Arbitration over Shareholder Disputes in German Law Companies | Dechert LLP
- Arbitration clauses for disputes over shareholder resolutions in German law companies must comply with the following requirements specifically developed by the German Federal Court of Justice:
- The arbitration clause must be approved by all shareholders of the company. The arbitration clause can be agreed in the articles of association or in a shareholders’ agreement, however, with consent of all shareholders.
- All shareholders must be informed about the initiation and the further development of the arbitration proceedings and must be given the right to participate in the arbitration.
- All shareholders must be entitled to participate in the process of selecting and appointing arbitrators, unless the arbitrators are being appointed by a neutral third party.
- If there is more than one dispute concerning the same resolution, these disputes must be brought together before one arbitral tribunal and parallel proceedings must be avoided.
- These requirements apply to corporations as well as certain partnerships under German law. They apply to German law partnerships only if the articles of association provide that legal actions in disputes over shareholder resolutions are to be directed against the company and not the shareholders. According to the general but non-binding concept of German statutory law, disputes over shareholder resolutions in partnerships must generally be directed against all other shareholders.
- Arbitration clauses in articles of associations that do not comply with the above-listed requirements will not be enforceable for disputes over shareholder resolutions. Respective shareholder disputes would be subject to regular litigation before ordinary civil courts.
- In arbitration clauses regarding shareholder disputes in German law companies the shareholders may inter alia opt for the arbitration rules of the German Arbitration Institute (Deutsche Institution für Schiedsgerichtsbarkeit, “DIS”) or the rules of the International Chamber of Commerce in Paris (“ICC”). The arbitration rules of the German Arbitration Institute provide for “Supplementary Rules for Corporate Law Disputes” (DISERGesS). These rules reflect the requirements developed by the German Federal Court regarding shareholder disputes over shareholder resolutions. The DIS arbitration rules same as the rules of the ICC allow for the free choice of the language and the place where the arbitration is held
1. Upsides of Arbitration on Shareholder Disputes over Litigation before Civil Courts
Generally, shareholder disputes in German law companies are subject to litigation before ordinary civil courts. If shareholders wish to resolve disputes by way of arbitration they must agree on an arbitration clause in the articles of association or in a separate shareholders’ agreement. Also, after the dispute has already arisen the shareholders can still agree to arbitrate and not to litigate over their specific dispute. Particularly in shareholder disputes, arbitration may be more attractive to shareholders than litigation, considering the following aspects.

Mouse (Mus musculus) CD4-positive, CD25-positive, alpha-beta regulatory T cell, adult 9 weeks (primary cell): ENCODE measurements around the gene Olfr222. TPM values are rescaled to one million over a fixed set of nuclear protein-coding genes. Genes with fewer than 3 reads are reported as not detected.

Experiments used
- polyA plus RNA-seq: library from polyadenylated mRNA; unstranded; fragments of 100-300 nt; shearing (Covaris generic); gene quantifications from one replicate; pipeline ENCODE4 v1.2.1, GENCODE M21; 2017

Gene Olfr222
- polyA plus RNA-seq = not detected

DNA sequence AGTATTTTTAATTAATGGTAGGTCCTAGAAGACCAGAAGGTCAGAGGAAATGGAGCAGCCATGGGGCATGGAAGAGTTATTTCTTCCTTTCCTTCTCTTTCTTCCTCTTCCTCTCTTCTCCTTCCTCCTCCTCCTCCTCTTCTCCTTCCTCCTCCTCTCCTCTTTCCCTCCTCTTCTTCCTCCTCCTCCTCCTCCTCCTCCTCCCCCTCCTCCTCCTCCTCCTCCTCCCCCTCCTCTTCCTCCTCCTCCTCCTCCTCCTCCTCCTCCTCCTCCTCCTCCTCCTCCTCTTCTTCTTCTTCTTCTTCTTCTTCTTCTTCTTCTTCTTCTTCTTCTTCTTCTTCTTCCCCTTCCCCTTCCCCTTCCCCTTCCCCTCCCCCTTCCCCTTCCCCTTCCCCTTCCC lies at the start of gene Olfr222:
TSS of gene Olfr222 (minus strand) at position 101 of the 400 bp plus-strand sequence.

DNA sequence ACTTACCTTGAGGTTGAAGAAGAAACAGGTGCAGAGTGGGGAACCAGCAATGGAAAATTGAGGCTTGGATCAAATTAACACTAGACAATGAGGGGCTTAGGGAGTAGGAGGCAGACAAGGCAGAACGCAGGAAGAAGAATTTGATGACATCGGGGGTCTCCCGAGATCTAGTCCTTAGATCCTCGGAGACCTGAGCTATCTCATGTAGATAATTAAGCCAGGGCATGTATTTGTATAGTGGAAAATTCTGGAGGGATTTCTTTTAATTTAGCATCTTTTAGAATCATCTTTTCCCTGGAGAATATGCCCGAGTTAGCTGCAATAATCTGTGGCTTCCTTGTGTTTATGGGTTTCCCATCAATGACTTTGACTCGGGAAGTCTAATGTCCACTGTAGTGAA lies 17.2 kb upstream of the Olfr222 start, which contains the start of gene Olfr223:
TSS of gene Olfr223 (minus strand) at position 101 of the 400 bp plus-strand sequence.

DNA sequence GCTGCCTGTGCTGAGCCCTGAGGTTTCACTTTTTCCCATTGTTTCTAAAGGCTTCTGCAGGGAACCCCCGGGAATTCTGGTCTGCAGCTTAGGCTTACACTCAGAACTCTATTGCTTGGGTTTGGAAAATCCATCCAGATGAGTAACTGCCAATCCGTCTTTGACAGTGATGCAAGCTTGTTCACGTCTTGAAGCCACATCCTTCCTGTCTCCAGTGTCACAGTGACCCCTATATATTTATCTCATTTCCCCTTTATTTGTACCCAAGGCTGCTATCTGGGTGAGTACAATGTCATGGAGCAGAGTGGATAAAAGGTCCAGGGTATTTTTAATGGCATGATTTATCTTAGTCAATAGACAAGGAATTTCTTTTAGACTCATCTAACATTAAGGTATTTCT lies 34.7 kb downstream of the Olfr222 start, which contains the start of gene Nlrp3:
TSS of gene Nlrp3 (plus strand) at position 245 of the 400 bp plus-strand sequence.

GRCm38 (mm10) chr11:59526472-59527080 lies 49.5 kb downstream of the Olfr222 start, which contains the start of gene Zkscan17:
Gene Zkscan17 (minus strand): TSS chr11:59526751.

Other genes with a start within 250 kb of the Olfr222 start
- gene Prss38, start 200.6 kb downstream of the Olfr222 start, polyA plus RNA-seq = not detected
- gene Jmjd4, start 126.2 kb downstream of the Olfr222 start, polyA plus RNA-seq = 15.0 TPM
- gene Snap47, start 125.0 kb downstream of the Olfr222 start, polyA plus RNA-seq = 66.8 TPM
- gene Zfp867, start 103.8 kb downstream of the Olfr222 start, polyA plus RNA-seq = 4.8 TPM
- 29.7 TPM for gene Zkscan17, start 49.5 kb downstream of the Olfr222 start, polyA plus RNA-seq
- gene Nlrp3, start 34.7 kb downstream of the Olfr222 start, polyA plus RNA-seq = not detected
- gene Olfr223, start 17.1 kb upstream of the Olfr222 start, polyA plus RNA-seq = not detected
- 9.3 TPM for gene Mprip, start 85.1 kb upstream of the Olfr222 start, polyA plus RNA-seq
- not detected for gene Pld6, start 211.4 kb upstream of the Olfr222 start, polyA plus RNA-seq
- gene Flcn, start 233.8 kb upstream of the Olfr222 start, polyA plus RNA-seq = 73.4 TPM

Trials before ordinary courts in Germany are generally public while arbitration is not. Arbitration proceedings can therefore be preferable specifically for shareholder disputes because sensitive company internals and internals relating to the relationship between the shareholders, which are discussed in the dispute, are not publicly negotiated. Potential negative effects of media publicity can be a relevant factor in the overall assessment of shareholder disputes.
Shareholder disputes often require special expertise in the field of corporate law and practical experience can be essential for finding a reasonable decision on shareholder disputes. The parties to a litigation before an ordinary court in Germany have no influence on the choice of the judges. The corporate law experience and know-how of judges in at ordinary courts in Germany can vary significantly. In arbitration the parties to the dispute or an arbitration institution involved can appoint persons who have the above-mentioned relevant specific knowledge required in the individual case.
c) Speed of the Proceedings
In shareholder disputes, especially in the case of complaints about shareholder resolutions, the parties are often interested in resolving the dispute as quickly as possible, because the business operations of the company concerned are suffering from the dispute or there is legal uncertainty regarding the validity of the resolution until a final decision is made. Litigation before ordinary courts in Germany can extend to at least two, possibly even three instances until a final decision is made. A dispute over all three instances can take easily up to four to six years. In arbitration, the parties can get to a final decision more quickly since there is only one instance.
The arbitration rules of the German Arbitration Institute include rules for expedited arbitration, which the shareholders can include in the arbitration clause. According to the DIS Arbitration Rules, the arbitral tribunal may also order provisional or conservatory measures. For instance, the shareholder challenging a shareholder resolution might apply for a temporary suspension of the implementation of the controversial shareholder resolution.
The flexibility of arbitration proceedings brings relevant upsides especially for disputes with an international dimension and involving foreign investors in German companies. The shareholders can freely specify the place where the arbitration shall be held. While the language of proceedings before German courts is generally German, the parties can freely choose the language of the arbitration. The shareholders can further choose such procedural rules for the arbitration which are particularly suitable for shareholder disputes, such as the DIS special procedural regulations specifically designed for shareholder disputes. The shareholders can also determine the number of arbitrators to be involved and the procedure for their appointment, which can have an impact on the overall costs generated by the procedure.
2. Arbitration Clauses for Shareholder Disputes in German Law Companies